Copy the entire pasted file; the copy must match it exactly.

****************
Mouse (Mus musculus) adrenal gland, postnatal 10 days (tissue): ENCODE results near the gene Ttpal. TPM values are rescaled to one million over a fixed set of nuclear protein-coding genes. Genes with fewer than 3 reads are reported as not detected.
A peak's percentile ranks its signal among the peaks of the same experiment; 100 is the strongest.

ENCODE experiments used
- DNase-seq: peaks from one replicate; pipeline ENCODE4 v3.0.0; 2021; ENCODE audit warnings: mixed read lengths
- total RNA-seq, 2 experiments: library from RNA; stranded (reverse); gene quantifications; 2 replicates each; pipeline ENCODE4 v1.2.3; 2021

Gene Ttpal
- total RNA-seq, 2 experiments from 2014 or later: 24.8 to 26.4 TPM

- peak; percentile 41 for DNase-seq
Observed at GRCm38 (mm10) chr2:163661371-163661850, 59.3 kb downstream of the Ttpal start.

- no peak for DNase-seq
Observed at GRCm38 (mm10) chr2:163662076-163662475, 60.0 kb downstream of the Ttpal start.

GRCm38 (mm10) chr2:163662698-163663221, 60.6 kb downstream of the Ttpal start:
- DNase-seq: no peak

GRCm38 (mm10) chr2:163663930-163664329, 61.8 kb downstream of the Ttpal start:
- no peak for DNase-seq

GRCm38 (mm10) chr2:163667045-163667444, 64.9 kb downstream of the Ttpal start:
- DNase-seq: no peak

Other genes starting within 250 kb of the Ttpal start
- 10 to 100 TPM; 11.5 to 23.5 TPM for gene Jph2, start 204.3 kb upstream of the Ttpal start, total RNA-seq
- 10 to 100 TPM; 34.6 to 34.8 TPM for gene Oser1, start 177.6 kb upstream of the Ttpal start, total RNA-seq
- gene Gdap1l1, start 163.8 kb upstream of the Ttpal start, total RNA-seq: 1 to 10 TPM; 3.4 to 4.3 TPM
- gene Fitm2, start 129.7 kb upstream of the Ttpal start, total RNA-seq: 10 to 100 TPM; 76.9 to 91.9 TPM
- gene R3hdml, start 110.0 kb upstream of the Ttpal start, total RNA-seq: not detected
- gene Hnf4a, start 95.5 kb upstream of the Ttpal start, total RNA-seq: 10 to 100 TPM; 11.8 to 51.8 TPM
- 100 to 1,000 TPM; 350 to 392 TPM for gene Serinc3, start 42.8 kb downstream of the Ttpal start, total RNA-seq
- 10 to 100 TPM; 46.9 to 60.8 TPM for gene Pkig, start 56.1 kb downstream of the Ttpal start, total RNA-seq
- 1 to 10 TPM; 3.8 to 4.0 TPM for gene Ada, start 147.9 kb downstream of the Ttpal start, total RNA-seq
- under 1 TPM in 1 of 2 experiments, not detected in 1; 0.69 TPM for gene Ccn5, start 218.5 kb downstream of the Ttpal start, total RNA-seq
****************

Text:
Mouse (Mus musculus) adrenal gland, postnatal 10 days (tissue): ENCODE results near the gene Ttpal. TPM values are rescaled to one million over a fixed set of nuclear protein-coding genes. Genes with fewer than 3 reads are reported as not detected.
A peak's percentile ranks its signal among the peaks of the same experiment; 100 is the strongest.

ENCODE experiments used
- DNase-seq: peaks from one replicate; pipeline ENCODE4 v3.0.0; 2021; ENCODE audit warnings: mixed read lengths
- total RNA-seq, 2 experiments: library from RNA; stranded (reverse); gene quantifications; 2 replicates each; pipeline ENCODE4 v1.2.3; 2021

Gene Ttpal
- total RNA-seq, 2 experiments from 2014 or later: 24.8 to 26.4 TPM

- peak; percentile 41 for DNase-seq
Observed at GRCm38 (mm10) chr2:163661371-163661850, 59.3 kb downstream of the Ttpal start.

- no peak for DNase-seq
Observed at GRCm38 (mm10) chr2:163662076-163662475, 60.0 kb downstream of the Ttpal start.

GRCm38 (mm10) chr2:163662698-163663221, 60.6 kb downstream of the Ttpal start:
- DNase-seq: no peak

GRCm38 (mm10) chr2:163663930-163664329, 61.8 kb downstream of the Ttpal start:
- no peak for DNase-seq

GRCm38 (mm10) chr2:163667045-163667444, 64.9 kb downstream of the Ttpal start:
- DNase-seq: no peak

Other genes starting within 250 kb of the Ttpal start
- 10 to 100 TPM; 11.5 to 23.5 TPM for gene Jph2, start 204.3 kb upstream of the Ttpal start, total RNA-seq
- 10 to 100 TPM; 34.6 to 34.8 TPM for gene Oser1, start 177.6 kb upstream of the Ttpal start, total RNA-seq
- gene Gdap1l1, start 163.8 kb upstream of the Ttpal start, total RNA-seq: 1 to 10 TPM; 3.4 to 4.3 TPM
- gene Fitm2, start 129.7 kb upstream of the Ttpal start, total RNA-seq: 10 to 100 TPM; 76.9 to 91.9 TPM
- gene R3hdml, start 110.0 kb upstream of the Ttpal start, total RNA-seq: not detected
- gene Hnf4a, start 95.5 kb upstream of the Ttpal start, total RNA-seq: 10 to 100 TPM; 11.8 to 51.8 TPM
- 100 to 1,000 TPM; 350 to 392 TPM for gene Serinc3, start 42.8 kb downstream of the Ttpal start, total RNA-seq
- 10 to 100 TPM; 46.9 to 60.8 TPM for gene Pkig, start 56.1 kb downstream of the Ttpal start, total RNA-seq
- 1 to 10 TPM; 3.8 to 4.0 TPM for gene Ada, start 147.9 kb downstream of the Ttpal start, total RNA-seq
- under 1 TPM in 1 of 2 experiments, not detected in 1; 0.69 TPM for gene Ccn5, start 218.5 kb downstream of the Ttpal start, total RNA-seq